Hand and nail experts will say that you need both hand cream and cuticle oil. Cuticle oils have smaller molecules than hand creams, so the product seeps through the deep layers of the nail. Hand creams moisturize and relieve dryness while cuticle oil nourishes and protects nails and cuticles from any damage.

For the most effective cuticle oil, look for one that contains jojoba and avocado.

Jojoba oil is a botanical extract closest to the sebum we produce. It is extracted from the jojoba plant’s seeds, which is rich in essential and non-essential fatty acids. They have the smallest molecules that can deeply penetrate our skin, making the absorption process easy.

There’s more to jojoba oil!

It also helps strengthen our nails and stimulate faster nail growth. Besides these benefits, jojoba oil has natural antioxidant and antifungal properties that treat nail fungus like athlete’s foot.

On the other hand, avocado oil also brings a lot of wonders to our body, especially to our nails and cuticles. Avocado oil contains potassium that boosts keratin content on our nails to strengthen them. It is also rich in vitamin E that gives the nails a natural and healthy shine while encouraging nail growth. Avocado oil also softens cuticles, so say goodbye dry and cracked cuticles!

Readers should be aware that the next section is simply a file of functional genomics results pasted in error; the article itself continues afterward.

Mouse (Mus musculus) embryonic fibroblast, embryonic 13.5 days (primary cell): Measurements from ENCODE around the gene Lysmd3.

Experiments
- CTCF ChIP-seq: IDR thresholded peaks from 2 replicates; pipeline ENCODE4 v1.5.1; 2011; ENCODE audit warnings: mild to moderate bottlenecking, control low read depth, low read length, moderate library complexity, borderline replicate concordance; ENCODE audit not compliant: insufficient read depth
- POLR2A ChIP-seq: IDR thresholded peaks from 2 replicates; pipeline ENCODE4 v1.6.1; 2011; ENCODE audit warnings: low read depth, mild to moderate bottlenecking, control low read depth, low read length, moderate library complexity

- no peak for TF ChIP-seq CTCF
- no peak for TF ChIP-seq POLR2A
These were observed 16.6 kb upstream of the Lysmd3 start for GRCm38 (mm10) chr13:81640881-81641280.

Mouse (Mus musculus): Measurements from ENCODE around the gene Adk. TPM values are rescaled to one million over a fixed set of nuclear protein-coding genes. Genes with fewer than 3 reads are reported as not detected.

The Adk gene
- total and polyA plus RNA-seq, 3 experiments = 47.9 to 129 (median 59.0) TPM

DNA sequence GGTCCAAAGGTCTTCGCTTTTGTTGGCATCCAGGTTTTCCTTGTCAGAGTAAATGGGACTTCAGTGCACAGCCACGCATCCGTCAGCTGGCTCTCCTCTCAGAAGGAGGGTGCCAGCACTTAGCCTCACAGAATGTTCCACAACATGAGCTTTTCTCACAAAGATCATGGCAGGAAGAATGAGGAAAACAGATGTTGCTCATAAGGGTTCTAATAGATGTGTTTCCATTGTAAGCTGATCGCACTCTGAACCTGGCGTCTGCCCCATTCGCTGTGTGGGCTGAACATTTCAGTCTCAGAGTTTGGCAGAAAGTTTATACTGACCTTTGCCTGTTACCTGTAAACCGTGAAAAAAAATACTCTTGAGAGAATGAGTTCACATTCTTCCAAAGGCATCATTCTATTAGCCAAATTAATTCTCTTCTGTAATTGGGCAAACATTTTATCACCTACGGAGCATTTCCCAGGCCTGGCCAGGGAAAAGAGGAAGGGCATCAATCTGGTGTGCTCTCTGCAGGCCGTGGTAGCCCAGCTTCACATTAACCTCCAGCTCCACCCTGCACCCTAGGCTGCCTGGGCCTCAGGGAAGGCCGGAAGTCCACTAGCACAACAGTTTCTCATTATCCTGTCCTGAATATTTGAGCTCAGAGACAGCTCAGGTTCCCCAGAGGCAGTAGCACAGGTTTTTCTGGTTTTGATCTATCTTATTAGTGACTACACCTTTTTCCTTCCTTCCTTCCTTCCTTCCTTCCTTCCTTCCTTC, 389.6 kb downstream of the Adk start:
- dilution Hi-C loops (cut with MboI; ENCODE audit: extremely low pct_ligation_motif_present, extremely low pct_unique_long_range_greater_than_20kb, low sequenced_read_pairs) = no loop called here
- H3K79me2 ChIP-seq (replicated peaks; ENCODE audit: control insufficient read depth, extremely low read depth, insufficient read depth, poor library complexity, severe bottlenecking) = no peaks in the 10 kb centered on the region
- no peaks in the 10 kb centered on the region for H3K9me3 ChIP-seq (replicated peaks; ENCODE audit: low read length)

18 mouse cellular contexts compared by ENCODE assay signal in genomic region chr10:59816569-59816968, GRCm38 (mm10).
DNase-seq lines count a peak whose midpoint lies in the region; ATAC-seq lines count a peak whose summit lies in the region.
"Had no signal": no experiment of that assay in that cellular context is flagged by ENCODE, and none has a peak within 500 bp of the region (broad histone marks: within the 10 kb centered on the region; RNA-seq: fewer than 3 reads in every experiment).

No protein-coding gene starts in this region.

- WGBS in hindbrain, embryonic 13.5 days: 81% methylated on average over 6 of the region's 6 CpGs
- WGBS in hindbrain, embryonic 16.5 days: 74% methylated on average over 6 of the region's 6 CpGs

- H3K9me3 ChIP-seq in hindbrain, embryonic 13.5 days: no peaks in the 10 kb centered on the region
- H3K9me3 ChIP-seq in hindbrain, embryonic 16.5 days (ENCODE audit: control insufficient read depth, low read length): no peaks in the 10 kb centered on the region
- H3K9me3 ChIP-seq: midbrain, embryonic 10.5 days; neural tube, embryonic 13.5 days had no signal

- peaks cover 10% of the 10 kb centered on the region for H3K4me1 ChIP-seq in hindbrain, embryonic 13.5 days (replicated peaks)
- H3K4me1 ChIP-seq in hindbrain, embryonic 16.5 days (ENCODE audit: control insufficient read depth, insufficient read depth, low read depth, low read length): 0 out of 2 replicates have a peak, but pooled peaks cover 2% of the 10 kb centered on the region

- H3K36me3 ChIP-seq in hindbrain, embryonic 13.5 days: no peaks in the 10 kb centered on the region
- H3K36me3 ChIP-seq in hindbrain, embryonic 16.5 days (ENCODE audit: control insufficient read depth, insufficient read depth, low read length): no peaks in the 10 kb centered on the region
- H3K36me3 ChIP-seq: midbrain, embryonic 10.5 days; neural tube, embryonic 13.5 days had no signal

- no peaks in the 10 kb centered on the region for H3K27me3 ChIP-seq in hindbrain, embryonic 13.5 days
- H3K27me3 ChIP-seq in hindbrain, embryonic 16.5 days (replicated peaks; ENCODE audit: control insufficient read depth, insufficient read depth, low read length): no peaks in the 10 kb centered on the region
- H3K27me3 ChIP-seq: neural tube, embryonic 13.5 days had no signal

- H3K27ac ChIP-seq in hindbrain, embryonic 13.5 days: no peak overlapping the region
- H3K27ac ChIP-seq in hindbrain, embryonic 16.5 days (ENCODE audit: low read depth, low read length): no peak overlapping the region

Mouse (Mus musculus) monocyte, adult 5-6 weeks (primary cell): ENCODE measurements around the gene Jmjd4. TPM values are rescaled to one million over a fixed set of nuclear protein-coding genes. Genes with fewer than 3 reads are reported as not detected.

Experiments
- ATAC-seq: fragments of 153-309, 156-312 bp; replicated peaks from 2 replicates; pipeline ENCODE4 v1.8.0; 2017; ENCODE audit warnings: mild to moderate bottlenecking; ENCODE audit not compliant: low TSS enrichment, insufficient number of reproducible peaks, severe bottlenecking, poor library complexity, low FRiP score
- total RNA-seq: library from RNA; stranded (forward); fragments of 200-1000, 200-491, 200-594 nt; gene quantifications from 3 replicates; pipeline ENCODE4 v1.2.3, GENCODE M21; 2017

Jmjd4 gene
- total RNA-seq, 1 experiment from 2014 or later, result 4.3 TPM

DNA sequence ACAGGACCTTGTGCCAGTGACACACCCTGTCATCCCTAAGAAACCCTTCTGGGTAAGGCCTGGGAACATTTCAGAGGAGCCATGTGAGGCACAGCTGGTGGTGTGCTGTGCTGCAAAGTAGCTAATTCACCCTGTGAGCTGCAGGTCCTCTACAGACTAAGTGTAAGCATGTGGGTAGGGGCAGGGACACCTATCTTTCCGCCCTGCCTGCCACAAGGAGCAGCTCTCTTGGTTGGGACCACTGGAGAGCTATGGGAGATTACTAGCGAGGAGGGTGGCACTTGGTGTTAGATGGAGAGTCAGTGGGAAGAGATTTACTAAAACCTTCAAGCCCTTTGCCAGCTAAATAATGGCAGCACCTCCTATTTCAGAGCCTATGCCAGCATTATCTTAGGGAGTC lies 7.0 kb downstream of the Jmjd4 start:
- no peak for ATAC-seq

Other Emollients and Moisturizers

There are other options to treat damaged cuticles and nails. Cuticle cream is one excellent option for dry cuticles. Look for cuticle creams rich in vitamin A, C, E and natural oils like almond and sunflower oil.

Coconut oil is a home treatment option for those who don’t want to spend too much money on beauty products. Coconut oil is known for its various benefits, and its saturated fats help soothe and strengthen the nail beds. Massage your nails with coconut oil using a soft brush.

Final Thoughts

That’s it! Remember: your cuticles are just as important as any other part of your body. Whether you’re doing it at home or you’re in a nail spa, these simple steps to take care of them ensure that your nails will always be Instagram-worthy!